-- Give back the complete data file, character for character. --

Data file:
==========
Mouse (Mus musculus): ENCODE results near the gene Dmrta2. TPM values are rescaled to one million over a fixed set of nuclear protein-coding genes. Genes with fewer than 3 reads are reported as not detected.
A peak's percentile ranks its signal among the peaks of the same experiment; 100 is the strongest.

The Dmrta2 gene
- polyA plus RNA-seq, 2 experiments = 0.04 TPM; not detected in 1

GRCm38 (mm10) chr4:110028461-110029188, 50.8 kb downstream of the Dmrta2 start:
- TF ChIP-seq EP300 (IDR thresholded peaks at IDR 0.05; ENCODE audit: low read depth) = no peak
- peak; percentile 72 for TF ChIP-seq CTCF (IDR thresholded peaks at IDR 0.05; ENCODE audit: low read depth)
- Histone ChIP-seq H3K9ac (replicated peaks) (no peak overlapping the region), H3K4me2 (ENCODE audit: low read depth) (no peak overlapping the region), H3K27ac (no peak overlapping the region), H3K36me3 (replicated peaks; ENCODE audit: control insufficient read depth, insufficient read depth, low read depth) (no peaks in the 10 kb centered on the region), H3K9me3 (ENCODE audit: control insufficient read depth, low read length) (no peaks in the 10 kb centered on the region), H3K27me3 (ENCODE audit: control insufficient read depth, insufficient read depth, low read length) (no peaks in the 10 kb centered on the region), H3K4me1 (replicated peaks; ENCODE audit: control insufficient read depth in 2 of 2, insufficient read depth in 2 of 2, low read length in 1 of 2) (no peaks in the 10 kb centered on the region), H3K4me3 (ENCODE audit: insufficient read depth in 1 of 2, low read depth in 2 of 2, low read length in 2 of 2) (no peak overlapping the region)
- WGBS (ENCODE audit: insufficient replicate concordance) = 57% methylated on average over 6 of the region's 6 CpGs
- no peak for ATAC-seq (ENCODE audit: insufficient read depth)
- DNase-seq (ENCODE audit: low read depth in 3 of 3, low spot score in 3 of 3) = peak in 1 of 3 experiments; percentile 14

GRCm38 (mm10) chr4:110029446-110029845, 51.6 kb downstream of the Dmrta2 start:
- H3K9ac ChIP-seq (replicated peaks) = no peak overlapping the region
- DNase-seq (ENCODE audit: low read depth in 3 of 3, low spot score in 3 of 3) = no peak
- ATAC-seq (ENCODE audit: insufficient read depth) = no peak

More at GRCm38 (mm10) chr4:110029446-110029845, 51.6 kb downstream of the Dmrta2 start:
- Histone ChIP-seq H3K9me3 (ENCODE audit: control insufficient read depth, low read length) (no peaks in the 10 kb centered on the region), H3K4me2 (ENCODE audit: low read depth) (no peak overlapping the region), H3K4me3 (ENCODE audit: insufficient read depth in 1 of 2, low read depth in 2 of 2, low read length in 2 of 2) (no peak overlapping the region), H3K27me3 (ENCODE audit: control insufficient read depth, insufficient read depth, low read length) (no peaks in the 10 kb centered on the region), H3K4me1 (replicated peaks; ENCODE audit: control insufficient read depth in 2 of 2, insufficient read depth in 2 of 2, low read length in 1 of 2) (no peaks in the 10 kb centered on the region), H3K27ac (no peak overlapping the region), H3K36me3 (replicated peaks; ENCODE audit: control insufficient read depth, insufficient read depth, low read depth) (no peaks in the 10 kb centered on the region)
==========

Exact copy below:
Mouse (Mus musculus): ENCODE results near the gene Dmrta2. TPM values are rescaled to one million over a fixed set of nuclear protein-coding genes. Genes with fewer than 3 reads are reported as not detected.
A peak's percentile ranks its signal among the peaks of the same experiment; 100 is the strongest.

The Dmrta2 gene
- polyA plus RNA-seq, 2 experiments = 0.04 TPM; not detected in 1

GRCm38 (mm10) chr4:110028461-110029188, 50.8 kb downstream of the Dmrta2 start:
- TF ChIP-seq EP300 (IDR thresholded peaks at IDR 0.05; ENCODE audit: low read depth) = no peak
- peak; percentile 72 for TF ChIP-seq CTCF (IDR thresholded peaks at IDR 0.05; ENCODE audit: low read depth)
- Histone ChIP-seq H3K9ac (replicated peaks) (no peak overlapping the region), H3K4me2 (ENCODE audit: low read depth) (no peak overlapping the region), H3K27ac (no peak overlapping the region), H3K36me3 (replicated peaks; ENCODE audit: control insufficient read depth, insufficient read depth, low read depth) (no peaks in the 10 kb centered on the region), H3K9me3 (ENCODE audit: control insufficient read depth, low read length) (no peaks in the 10 kb centered on the region), H3K27me3 (ENCODE audit: control insufficient read depth, insufficient read depth, low read length) (no peaks in the 10 kb centered on the region), H3K4me1 (replicated peaks; ENCODE audit: control insufficient read depth in 2 of 2, insufficient read depth in 2 of 2, low read length in 1 of 2) (no peaks in the 10 kb centered on the region), H3K4me3 (ENCODE audit: insufficient read depth in 1 of 2, low read depth in 2 of 2, low read length in 2 of 2) (no peak overlapping the region)
- WGBS (ENCODE audit: insufficient replicate concordance) = 57% methylated on average over 6 of the region's 6 CpGs
- no peak for ATAC-seq (ENCODE audit: insufficient read depth)
- DNase-seq (ENCODE audit: low read depth in 3 of 3, low spot score in 3 of 3) = peak in 1 of 3 experiments; percentile 14

GRCm38 (mm10) chr4:110029446-110029845, 51.6 kb downstream of the Dmrta2 start:
- H3K9ac ChIP-seq (replicated peaks) = no peak overlapping the region
- DNase-seq (ENCODE audit: low read depth in 3 of 3, low spot score in 3 of 3) = no peak
- ATAC-seq (ENCODE audit: insufficient read depth) = no peak

More at GRCm38 (mm10) chr4:110029446-110029845, 51.6 kb downstream of the Dmrta2 start:
- Histone ChIP-seq H3K9me3 (ENCODE audit: control insufficient read depth, low read length) (no peaks in the 10 kb centered on the region), H3K4me2 (ENCODE audit: low read depth) (no peak overlapping the region), H3K4me3 (ENCODE audit: insufficient read depth in 1 of 2, low read depth in 2 of 2, low read length in 2 of 2) (no peak overlapping the region), H3K27me3 (ENCODE audit: control insufficient read depth, insufficient read depth, low read length) (no peaks in the 10 kb centered on the region), H3K4me1 (replicated peaks; ENCODE audit: control insufficient read depth in 2 of 2, insufficient read depth in 2 of 2, low read length in 1 of 2) (no peaks in the 10 kb centered on the region), H3K27ac (no peak overlapping the region), H3K36me3 (replicated peaks; ENCODE audit: control insufficient read depth, insufficient read depth, low read depth) (no peaks in the 10 kb centered on the region)